posted on 27 August 2016
from the Atlanta Fed
-- this post authored by Giulia Zilio
Financial markets around the globe reacted strongly in August 2015, when China started showing signs of economic slowdown. Financial markets weakened again in January 2016, when Chinese stocks fell dramatically after further devaluation of the yuan. Additionally, abundant supplies of oil and persistent concerns about China's weak economic growth have had a negative effect on already sluggish oil prices and have raised global worries for future demand of oil.
Indeed, the uncertainty seen in the financial markets since the beginning of the year partially reflects investors' concerns about China's economic performance and the extent of its financial and economic integration with the United States. In its January 27 statement, the Federal Open Market Committee, the policymaking body of the Federal Reserve, stated that it is "...closely monitoring global economic and financial developments and is assessing their implications for the labor market and inflation, and for the balance of risks to the outlook."
So how tied up in China's economic performance is the performance of the U.S. economy and, indeed, the performance of economies around the world? This three-part series will shed some light on the trade dynamics between China and the rest of the world. Part 1 looks at this issue from two different perspectives: direct (imports/exports) and indirect (imports/exports of U.S. major trading partners with China) trade exposure of the United States to China. Part 2 provides a broader view of the Chinese share of imports and exports to the world. Part 2 also looks at the types of merchandise traded worldwide. Finally, part 3 quantifies the dynamic trade linkages between the United States and the rest of the world, comparing them with China's global trade.
China's growth as a trade partner
For nearly two decades, China has been on the list of top 10 U.S. trading partners. As chart 1 shows, China's shares of U.S. imports and exports have both more than doubled since the late nineties. For example, products and commodities imported from China rose from approximately 8 percent of U.S. goods imports in 1999 to 20 percent in 2014. Similarly, U.S. exports to China grew from about 2 percent in 1999 to 8 percent in 2014. Approximately 1 percent of U.S. imports from China were re-exported  during 1999 - 2014. This article considers the face value of imports and exports, without taking into consideration the goods re-exported and re-imported.
Cheap supply of labor has long been China's major competitive advantage in global trade. Over the years, China has tended to import capital-intensive goods and raw materials from the United States and ship back a diversified basket of finished goods.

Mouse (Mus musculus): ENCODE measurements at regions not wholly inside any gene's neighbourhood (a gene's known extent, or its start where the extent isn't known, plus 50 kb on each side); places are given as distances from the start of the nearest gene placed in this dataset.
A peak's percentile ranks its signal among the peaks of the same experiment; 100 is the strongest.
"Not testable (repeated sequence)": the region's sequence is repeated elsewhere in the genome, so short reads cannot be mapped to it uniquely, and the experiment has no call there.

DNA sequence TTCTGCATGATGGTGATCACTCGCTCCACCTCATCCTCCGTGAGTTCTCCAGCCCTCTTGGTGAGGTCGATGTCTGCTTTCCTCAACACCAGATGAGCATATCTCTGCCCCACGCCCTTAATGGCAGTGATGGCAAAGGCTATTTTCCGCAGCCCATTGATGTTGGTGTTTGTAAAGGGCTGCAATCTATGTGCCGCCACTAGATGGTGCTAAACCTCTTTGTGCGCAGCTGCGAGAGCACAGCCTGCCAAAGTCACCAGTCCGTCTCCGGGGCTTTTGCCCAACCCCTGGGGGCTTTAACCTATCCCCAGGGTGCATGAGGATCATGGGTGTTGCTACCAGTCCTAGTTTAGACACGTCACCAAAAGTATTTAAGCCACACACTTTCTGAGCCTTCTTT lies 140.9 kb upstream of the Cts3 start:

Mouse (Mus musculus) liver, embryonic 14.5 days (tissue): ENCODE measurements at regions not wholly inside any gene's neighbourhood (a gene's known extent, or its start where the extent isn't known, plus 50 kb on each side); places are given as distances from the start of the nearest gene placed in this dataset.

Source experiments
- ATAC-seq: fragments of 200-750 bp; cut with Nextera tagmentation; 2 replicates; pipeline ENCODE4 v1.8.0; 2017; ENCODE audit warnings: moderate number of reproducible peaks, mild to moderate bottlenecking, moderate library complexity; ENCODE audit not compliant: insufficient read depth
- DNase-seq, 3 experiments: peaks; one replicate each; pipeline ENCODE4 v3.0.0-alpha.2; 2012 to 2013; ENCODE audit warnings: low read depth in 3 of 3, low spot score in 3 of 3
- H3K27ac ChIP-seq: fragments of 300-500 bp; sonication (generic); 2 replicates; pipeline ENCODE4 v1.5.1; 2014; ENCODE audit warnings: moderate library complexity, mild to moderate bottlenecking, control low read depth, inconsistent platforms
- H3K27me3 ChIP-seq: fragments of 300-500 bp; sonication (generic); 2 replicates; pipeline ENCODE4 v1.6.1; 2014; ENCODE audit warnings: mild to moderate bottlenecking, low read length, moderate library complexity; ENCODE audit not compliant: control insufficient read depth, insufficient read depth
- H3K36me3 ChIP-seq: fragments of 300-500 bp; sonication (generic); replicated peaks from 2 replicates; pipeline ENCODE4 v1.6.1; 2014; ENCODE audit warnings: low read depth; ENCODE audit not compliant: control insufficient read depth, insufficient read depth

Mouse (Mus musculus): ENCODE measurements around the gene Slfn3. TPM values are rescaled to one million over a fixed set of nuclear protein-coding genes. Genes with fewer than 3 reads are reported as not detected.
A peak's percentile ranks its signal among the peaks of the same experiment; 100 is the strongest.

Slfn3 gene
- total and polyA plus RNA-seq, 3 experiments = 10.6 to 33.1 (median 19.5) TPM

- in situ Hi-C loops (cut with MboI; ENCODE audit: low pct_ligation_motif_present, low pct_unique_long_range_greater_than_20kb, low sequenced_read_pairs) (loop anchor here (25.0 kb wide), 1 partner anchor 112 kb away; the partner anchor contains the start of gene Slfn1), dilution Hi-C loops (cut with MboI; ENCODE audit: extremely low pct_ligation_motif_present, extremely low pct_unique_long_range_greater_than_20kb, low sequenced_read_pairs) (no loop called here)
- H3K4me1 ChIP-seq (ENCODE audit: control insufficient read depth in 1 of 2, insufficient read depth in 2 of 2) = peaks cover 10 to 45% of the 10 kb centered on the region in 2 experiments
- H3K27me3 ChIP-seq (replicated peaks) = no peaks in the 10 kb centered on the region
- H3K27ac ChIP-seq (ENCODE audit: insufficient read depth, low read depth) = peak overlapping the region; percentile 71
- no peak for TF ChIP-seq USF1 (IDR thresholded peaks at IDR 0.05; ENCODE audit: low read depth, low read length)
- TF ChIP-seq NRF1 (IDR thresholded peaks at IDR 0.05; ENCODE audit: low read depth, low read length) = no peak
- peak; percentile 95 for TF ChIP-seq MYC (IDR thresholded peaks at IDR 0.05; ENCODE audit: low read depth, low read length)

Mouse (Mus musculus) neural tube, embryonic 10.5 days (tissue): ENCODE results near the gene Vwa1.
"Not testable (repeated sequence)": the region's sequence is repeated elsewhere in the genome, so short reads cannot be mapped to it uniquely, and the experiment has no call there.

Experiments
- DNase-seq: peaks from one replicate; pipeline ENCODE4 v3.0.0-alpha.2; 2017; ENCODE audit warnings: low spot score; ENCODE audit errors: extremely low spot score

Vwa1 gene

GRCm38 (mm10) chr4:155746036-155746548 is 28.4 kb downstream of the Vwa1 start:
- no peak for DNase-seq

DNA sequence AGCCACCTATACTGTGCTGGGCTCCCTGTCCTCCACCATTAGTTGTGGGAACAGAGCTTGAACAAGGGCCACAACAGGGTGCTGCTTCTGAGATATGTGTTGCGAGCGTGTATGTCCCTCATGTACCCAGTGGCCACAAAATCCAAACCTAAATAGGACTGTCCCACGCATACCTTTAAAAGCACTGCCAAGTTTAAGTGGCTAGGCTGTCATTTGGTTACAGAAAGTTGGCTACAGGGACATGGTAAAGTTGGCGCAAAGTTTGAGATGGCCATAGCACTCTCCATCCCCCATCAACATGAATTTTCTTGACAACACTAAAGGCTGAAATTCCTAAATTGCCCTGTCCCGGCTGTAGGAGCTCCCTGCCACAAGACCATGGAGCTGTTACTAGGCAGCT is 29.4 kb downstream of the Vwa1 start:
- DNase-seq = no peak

Chart 2 shows the percentage of Chinese commodities imported from and exported to the United States in 2014 (broken down in the two-digit Harmonized System, or HS-2). Note that China's exports of electrical equipment and machines (mainly computers and telephones) are very different from the electrical equipment and machines that China imports (mainly electronic integrated circuits and turbojets, turbopropellers, and other gas turbines).
Furthermore, it is also important to gauge the trade linkage with China and the United States' major trading partners to better understand U.S. exporters' indirect exposure to China. Chart 3 ranks the top 10 major U.S. export markets in 1999 and 2014 by their percentage of total U.S. exports each year. Chart 4 shows the top 10 trading partners as measured by their share of total U.S. imports in 1999 and 2014.
Chart 5 shows the percentage of total exports going to China for each major U.S. trading partner, and chart 6 shows the percentage of imports coming from China. Both the share of total exports and the share of imports have risen significantly over the past decades.
Due to the strong geographic and political ties between China and Hong Kong, it's not surprising that in 2014, 53.9 percent of Hong Kong's total exports went to China and 47.8 percent of Hong Kong's total imports came from China. Although China's trade reliance on Japan has fallen over the decades, Japan still depends on China's trade - approximately one-fifth of both imports and exports were exchanged with China last year. Similarly, about one-fourth of South Korea's (also known as the Republic of Korea) international trade is with China.
Canada and Mexico are the second and third largest trading partners with the United States and are its top two export markets. Canada's trade with China has risen over the years, but it is just a small proportion of its overall trade: in 2014, imports were 11.5 percent and exports were only 3.7 percent. Mexico's exporters are even less dependent on China - the country's exports to China account for not even 2 percent of its total exports. By contrast, Mexico's imports from China increased from 0.3 percent in 1980 to 16.6 percent in 2014.
From the perspective of China